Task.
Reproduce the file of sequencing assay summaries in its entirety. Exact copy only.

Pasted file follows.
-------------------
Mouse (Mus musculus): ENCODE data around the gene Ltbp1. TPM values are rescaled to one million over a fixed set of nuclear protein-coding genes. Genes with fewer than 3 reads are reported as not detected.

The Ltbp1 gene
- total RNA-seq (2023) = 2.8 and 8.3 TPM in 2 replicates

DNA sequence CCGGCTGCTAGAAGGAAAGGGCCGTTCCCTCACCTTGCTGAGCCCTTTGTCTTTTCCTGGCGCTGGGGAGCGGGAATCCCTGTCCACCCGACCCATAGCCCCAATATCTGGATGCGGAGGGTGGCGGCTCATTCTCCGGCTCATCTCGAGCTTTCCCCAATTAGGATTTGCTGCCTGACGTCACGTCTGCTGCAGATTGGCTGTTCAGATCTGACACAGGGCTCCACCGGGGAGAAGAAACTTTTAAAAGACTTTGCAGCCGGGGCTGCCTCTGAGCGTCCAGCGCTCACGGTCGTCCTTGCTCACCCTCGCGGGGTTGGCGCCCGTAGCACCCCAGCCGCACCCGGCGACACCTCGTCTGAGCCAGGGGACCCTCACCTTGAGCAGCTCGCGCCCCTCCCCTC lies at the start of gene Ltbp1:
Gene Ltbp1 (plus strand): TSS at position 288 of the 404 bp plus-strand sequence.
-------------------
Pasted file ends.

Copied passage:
Mouse (Mus musculus): ENCODE data around the gene Ltbp1. TPM values are rescaled to one million over a fixed set of nuclear protein-coding genes. Genes with fewer than 3 reads are reported as not detected.

The Ltbp1 gene
- total RNA-seq (2023) = 2.8 and 8.3 TPM in 2 replicates

DNA sequence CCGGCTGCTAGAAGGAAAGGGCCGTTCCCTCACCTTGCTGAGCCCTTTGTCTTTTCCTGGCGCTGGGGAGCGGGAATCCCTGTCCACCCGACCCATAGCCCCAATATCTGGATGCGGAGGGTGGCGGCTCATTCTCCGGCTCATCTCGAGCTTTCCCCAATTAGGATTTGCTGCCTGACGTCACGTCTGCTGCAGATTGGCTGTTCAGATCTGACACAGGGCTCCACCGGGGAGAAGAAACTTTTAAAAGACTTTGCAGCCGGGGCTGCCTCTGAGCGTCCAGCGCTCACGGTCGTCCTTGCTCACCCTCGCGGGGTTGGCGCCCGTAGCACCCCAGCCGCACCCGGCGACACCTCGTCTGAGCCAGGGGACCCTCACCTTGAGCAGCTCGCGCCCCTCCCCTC lies at the start of gene Ltbp1:
Gene Ltbp1 (plus strand): TSS at position 288 of the 404 bp plus-strand sequence.